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PostPosted: Sat Jan 31, 2004 2:35 pm 
Egyptian Chronology has been under assult since Dr. Immanuel Velikovsky first identified the Papyrus of Ipuwer as having parallels with Exodus thus putting Exodus at the end of the Old Kingdom.

Other authors, scholars of whom Dr. David Rohl author of Pharaohs Kings A Biblical Quest, Crown Publishing, 1995 is the most extensively known have taken Velikovsky's desire to change Egyptian chronology to degrees only dreamed of by Velikovsky. Dr. Rohl would like to chop off some 200 years from Egyptian history. So he can date both Solomon and Ramesses II as living when the majority of scholars believe Solomon lived.

E.J. Sweeney author of The Genesis of Israel and Egypt, Janus Publishing, 1997 wants to chop off some 2000 years of Egyptian history placing Egypt's early pre dynastic periods into the historical period of 1200 BCE and Narmer, Djoser and Imhotep after 1000 BCE.

While Roger Henry author of Synchronized Chronology Rethinking Middle East Antiquity, Algora Publishing, 2003. wants to rearrange Egyptian Chronology so that Ramesses III becomes Nectanebo I in 380 BCE, Ramesses II becomes Necho in 620 BCE. His dating becomes even crazier if one can continue to read it.

Where does this craze by scholars come from? It comes from a determined desire to corralate Biblical history with Egyptian history. Never mind that Egyptian Chronology has stood pretty much as is for nearly 2,500 years. Even with the advent of modern archaeology Manetho, the Father of Egyptian Chronology c. 280 BCE, continues to be proven right more often then wrong. (It is granted that in some places he is wrong.)

Science via carbon 14 dating and other means consistantly and appropriately date objects to the common dates that Manetho's chronology gives.

Dr. Zahi Harwass supports the traditional dating first established by Manetho with corrections as modern dating techniques prove.

So what is the problem and why can't scholars leave Egyptian chronology alone? Again the answer goes back to the inability to corralate Biblical history with it. This problem is so great that the other hand from authors like Rohl, Sweeney, and Henry is to minimalise the Bible out of importance. Authors like Dr. Redford; Egypt, Canaan and Israel in Ancient Times, Princeton University Press, 1992, Dr. Finkelstein and Dr. Silberman co-authors of The Bible Unearthed Archaeology's New Vision of Ancient Iserael and the Origin of Its Sacred Texts, The Free Press, 2001, fall into this area.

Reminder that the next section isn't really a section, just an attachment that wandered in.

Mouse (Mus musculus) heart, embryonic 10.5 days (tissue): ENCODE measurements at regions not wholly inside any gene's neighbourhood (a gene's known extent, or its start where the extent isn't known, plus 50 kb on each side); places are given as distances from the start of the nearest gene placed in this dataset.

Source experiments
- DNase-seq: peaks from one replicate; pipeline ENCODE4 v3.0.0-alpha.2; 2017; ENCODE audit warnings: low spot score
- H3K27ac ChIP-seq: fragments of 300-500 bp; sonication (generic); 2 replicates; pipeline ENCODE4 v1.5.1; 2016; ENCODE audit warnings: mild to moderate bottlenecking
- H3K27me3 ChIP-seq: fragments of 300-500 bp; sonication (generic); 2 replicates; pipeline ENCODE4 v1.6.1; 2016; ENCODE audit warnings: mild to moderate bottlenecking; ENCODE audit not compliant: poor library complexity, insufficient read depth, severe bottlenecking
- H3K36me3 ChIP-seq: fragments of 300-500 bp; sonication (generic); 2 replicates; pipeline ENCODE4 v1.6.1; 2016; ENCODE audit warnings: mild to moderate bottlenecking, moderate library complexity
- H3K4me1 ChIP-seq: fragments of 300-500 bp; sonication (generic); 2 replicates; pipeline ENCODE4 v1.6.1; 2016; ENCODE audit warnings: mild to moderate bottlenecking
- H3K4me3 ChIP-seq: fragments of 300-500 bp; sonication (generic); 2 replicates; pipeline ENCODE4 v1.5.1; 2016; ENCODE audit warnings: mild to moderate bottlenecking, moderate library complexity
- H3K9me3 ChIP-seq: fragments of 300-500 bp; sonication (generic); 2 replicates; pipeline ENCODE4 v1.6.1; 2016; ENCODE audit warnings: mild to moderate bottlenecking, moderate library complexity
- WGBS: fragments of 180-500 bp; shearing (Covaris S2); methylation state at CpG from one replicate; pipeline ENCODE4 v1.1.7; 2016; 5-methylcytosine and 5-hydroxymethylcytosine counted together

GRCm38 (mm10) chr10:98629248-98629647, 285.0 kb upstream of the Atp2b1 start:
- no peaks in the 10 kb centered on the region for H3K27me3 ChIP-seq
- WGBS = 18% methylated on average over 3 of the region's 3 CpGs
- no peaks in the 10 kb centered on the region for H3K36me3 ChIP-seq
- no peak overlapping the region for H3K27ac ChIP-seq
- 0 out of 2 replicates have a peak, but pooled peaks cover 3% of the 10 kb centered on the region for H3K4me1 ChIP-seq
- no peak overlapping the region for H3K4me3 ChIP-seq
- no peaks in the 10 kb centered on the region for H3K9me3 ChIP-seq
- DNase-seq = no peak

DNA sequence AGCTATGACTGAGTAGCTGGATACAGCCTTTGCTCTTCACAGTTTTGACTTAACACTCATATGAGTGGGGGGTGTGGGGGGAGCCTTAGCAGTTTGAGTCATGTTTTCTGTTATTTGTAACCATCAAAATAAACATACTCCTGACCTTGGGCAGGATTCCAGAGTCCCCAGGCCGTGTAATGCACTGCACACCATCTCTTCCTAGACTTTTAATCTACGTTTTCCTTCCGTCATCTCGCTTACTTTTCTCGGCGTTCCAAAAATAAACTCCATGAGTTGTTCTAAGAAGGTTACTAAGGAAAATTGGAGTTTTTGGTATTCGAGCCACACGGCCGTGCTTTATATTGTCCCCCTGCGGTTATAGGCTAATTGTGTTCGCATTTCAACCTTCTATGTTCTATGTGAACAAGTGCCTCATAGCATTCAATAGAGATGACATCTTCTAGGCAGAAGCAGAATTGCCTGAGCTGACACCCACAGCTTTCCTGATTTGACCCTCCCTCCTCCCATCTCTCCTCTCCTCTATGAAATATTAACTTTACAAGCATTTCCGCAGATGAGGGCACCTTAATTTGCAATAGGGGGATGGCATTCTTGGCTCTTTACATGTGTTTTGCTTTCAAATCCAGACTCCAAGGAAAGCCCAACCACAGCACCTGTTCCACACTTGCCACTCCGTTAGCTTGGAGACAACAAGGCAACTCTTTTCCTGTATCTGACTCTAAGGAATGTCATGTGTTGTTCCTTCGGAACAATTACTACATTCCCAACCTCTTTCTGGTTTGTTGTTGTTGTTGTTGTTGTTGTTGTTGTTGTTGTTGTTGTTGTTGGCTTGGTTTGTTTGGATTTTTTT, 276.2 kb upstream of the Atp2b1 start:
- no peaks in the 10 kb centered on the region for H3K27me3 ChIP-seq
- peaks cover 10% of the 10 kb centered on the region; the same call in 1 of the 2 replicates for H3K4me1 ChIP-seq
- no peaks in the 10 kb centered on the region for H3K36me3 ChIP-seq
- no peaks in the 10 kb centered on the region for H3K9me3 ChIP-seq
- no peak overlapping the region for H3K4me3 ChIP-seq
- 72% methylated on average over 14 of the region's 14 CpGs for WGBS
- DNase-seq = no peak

Yet Redford, Finkelstein and Silberman place Shoshenq I as the Biblical Shishak where Dr. Rohl clearly shows the unlikelihood of that identification.(see post under Pharaohs/Exodus Pharaoh Theories) While, Karol Mysliwiec in The Twilight of Ancient Egypt, First Millennium BCE, Cornell University Press, english translation David Lorton, 2000. pg 45 makes it almost abundantly clear that Shoshenq I wasn't Shishak.

It isn't likely that Egyptian chronology is off as we currently consider it. Nor do i minimalise the Bible. The only alternative is that the problem is the chronology that is traditionally ascribed to the Bible. Here the chronologist, and that is what i am a chronologist, finds potential. The chronology used by all scholars relating to the Bible, and Egyptian history as it relates to Biblical history limits Biblical history from creation to the birth of Christ to only 4000 years.

The Father of Christian Chronology, Sextus Julius Africanus c. 235 AD fixed Christian Chronology to 6000 years of a total earth history. He fixed the date of creation to 5499 BCE and ending in 501 AD. However in the late 4th century AD Jerome another important early Christian Church scholar reworked Africanus' chronology so that there was only 4000 years between creation and the birth of Christ leaving 2000 years for the church to dominate. While he left the basic premiss of Africanus' work that of the total 6000 years intact. Martin Luther in the 16th century AD believed in the 6000 year old total earth history as did the later Archbishop Ussher in 1623 when he adjusted the earlier chronologies of first Jerome, and the later scholars all who ascribed to the total 6000 year earth history theory of Africanus. The last major adjustment to the work originated by Jerome, in the late 4th century AD, was in c 1826 when Champollion misidentifed Shoshenq I as Shishak. (see the above reference to Mysliwiec and Rohl)

Funny when we get right down to it both Biblical minimalists (who show without much doubt that the Bible doesn't relate well at all with the limited 4000 year chronology they use) and Creationists believe in only a 4000 year history from creation to the birth of Christ (negating in their arguments the fact that the Bible using their creationists timeline doesn't provide any relation to history). While history of Egypt and other nations in the Middle East, around the world for that matter dates back almost that far in their own right and some even further back.

The problem of Biblical corralation with Egyptian history isn't going to be solved by rearranging Egyptian chronology but by dropping Africanus' 6000 year old earth history and the adjustments made to it by Jerome and Archbishop Ussher.


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